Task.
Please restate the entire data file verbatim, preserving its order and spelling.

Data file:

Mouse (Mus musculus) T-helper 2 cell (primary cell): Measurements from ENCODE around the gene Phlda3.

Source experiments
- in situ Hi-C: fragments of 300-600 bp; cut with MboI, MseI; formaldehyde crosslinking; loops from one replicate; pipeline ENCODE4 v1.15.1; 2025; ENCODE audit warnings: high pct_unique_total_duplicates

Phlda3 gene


Mouse (Mus musculus) T-helper 2 cell (primary cell): Measurements from ENCODE around the gene Phlda3.

Source experiments
- in situ Hi-C: fragments of 300-600 bp; cut with MboI, MseI; formaldehyde crosslinking; loops from one replicate; pipeline ENCODE4 v1.15.1; 2025; ENCODE audit warnings: high pct_unique_total_duplicates

Phlda3 gene